Cropped etching of a wedding scene: Front left two musicians playing the shawm. A bridal couple and several young couples in contemporary and old-fashioned clothing dance to the music. On the right, a man stands against a tree, viewing the scene through his pince-nez. A church tower in the background.

Article 17 – five years later

This article was first published on Kluwer Copyright Blog on June 7, 2024.

Today marks the fifth anniversary of the entry into force of the Directive on Copyright in the Digital Single Market. It is hard to remember how divisive and controversial the Directive was during its creation. The Directive’s most controversial provision – Article 17 – which brought hundreds of thousands of people onto the streets and millions of voices online to warn of the potential of upload filters to kill the Internet, seems to have faded almost completely from public view. Instead, attention has shifted to the TDM exceptions in Articles 3 and 4 of the Directive – so much so that some people have begun to refer to the Directive as the “TDM Directive,” – which received relatively little public attention at the time.

In this situation, it seems appropriate to take another look at Article 17 of the Directive and see what we have learned in the last five years and how the provisions have worked in practice.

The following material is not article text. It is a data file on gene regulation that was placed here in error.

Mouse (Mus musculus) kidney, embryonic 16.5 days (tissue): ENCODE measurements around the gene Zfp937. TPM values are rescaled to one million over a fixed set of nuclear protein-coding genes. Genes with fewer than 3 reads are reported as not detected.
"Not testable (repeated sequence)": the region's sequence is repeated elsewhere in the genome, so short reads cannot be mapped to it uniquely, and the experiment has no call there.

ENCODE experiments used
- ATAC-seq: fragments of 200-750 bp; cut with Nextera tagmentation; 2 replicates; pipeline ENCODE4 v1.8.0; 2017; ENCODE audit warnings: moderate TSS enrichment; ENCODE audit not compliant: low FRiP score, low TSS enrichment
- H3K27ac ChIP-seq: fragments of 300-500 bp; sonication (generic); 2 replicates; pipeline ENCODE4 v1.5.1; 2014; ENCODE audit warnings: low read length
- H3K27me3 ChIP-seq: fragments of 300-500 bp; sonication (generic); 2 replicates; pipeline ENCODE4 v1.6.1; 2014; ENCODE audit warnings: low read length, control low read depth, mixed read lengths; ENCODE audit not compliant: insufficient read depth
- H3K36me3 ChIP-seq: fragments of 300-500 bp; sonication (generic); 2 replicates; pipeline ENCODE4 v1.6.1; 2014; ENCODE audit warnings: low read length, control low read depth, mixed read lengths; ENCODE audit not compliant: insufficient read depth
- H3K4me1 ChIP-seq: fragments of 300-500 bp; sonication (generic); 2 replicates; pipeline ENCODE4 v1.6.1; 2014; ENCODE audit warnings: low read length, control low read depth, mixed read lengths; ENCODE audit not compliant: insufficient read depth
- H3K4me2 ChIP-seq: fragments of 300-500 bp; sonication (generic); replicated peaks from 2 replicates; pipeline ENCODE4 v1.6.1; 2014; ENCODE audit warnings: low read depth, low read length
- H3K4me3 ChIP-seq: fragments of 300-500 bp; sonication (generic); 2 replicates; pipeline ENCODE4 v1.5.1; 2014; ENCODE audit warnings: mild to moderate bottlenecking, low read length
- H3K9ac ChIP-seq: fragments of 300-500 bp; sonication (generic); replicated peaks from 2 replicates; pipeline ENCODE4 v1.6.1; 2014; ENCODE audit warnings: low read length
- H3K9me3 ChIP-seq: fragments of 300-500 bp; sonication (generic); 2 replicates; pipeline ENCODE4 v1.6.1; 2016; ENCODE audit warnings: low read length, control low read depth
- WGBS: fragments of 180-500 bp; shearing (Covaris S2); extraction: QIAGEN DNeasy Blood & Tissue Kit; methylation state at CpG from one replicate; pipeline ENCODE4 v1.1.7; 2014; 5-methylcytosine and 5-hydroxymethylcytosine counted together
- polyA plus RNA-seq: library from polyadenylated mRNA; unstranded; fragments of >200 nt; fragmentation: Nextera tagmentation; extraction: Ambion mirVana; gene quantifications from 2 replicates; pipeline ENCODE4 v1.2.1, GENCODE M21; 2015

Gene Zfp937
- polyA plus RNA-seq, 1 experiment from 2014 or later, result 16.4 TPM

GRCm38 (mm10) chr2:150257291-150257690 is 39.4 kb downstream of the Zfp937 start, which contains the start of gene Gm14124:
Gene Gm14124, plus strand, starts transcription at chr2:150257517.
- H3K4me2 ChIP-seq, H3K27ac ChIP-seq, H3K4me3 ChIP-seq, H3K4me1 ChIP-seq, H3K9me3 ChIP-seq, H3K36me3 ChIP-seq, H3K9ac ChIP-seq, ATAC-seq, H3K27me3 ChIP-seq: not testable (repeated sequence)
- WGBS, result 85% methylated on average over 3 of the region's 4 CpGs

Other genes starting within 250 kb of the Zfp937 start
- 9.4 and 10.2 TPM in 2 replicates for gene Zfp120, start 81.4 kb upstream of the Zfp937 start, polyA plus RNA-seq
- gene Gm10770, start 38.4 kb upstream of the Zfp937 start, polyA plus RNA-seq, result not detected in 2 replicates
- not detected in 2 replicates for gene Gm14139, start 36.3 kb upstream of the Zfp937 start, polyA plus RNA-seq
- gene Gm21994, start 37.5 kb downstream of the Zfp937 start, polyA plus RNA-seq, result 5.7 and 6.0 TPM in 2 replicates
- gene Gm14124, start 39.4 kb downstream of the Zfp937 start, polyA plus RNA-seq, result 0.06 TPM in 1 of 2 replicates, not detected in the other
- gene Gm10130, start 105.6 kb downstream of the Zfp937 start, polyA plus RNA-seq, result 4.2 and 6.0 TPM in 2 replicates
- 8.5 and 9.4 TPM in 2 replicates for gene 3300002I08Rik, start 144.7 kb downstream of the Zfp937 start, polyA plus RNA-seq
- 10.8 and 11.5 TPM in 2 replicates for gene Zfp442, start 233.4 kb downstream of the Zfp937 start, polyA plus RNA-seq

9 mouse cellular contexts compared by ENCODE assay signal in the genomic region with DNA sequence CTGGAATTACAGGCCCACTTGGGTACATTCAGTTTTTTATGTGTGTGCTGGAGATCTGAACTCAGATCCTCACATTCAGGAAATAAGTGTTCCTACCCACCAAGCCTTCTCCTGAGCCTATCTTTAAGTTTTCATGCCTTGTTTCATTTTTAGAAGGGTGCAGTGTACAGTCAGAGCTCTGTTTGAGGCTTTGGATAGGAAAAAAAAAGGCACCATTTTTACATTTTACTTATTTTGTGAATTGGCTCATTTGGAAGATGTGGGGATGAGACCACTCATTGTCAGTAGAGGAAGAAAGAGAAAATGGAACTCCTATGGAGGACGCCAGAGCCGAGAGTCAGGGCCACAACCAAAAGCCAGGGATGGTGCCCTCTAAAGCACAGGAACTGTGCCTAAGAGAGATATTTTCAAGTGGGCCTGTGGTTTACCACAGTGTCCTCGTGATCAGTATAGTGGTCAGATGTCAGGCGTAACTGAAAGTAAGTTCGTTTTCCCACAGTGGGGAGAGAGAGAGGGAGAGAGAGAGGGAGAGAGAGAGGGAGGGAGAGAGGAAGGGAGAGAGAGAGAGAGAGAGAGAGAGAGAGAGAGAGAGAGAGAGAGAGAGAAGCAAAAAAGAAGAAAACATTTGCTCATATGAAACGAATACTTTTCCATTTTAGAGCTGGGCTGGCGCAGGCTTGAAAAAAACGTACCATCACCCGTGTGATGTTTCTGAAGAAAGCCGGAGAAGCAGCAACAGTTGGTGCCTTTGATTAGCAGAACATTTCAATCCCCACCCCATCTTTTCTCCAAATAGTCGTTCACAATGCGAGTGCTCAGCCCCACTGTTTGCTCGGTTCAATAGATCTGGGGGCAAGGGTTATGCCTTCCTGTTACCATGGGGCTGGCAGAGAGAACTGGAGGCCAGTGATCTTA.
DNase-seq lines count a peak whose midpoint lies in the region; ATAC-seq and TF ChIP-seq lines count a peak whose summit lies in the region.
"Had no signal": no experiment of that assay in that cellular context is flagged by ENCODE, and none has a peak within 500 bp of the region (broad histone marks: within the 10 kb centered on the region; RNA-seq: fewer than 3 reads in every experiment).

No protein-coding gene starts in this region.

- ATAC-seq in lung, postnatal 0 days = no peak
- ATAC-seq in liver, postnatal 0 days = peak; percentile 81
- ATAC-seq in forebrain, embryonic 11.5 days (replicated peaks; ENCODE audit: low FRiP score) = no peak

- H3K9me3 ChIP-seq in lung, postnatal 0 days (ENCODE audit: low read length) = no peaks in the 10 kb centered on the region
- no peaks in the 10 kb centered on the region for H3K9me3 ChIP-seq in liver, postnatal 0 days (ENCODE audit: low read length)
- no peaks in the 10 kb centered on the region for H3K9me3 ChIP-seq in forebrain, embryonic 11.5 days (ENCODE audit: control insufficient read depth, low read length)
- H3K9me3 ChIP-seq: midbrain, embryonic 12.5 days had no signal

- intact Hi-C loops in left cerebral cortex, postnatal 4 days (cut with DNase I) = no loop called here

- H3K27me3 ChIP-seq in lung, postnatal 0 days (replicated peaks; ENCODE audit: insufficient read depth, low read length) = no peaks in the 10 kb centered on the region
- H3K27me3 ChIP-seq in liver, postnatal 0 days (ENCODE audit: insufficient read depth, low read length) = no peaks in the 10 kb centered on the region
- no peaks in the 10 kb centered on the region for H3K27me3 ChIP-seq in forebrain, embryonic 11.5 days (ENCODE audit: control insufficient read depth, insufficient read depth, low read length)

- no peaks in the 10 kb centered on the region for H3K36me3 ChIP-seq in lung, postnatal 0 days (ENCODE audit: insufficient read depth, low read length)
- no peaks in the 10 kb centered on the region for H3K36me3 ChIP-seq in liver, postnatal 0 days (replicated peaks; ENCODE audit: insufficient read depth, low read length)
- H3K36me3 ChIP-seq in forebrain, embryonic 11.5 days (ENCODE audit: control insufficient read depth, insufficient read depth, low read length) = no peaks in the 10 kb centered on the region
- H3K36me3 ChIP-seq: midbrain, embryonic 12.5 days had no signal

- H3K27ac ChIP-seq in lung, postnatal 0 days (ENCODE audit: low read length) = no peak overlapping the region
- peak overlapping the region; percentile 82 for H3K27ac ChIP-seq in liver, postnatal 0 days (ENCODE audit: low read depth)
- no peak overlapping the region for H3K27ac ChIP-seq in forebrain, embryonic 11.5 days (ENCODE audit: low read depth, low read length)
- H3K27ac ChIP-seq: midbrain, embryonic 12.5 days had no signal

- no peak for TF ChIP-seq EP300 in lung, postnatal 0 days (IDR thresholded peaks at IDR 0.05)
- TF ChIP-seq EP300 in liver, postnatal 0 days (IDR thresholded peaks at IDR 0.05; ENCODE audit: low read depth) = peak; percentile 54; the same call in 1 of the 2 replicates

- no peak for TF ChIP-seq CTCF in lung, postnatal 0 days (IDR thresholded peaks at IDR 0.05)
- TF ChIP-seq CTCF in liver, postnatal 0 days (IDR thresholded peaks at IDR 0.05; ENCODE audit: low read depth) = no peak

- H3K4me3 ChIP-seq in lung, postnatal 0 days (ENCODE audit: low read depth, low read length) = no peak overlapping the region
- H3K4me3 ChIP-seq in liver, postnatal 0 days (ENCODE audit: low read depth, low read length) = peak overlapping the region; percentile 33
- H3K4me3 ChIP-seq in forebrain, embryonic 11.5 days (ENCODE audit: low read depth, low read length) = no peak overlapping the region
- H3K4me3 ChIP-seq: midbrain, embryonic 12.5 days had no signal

Overblocking is real a fairly marginal outcome

First and foremost, it is pretty clear that the upload filters made mandatory by Article 17 (but which had been around for much longer) did not, in fact, kill the Internet.

Looking back over the past five years, it seems clear that the adoption and implementation of Article 17 has not led to more widespread use of automated content detection systems by social media platforms, and that while there continues to be anecdotal evidence of overblocking, it is not a very widespread problem. Most of the evidence for this finding comes from YouTube’s copyright transparency reports, which YouTube began publishing in 2021. And while the first of these reports led me to argue on this blog that “overblocking is real“, the picture has since become much more nuanced.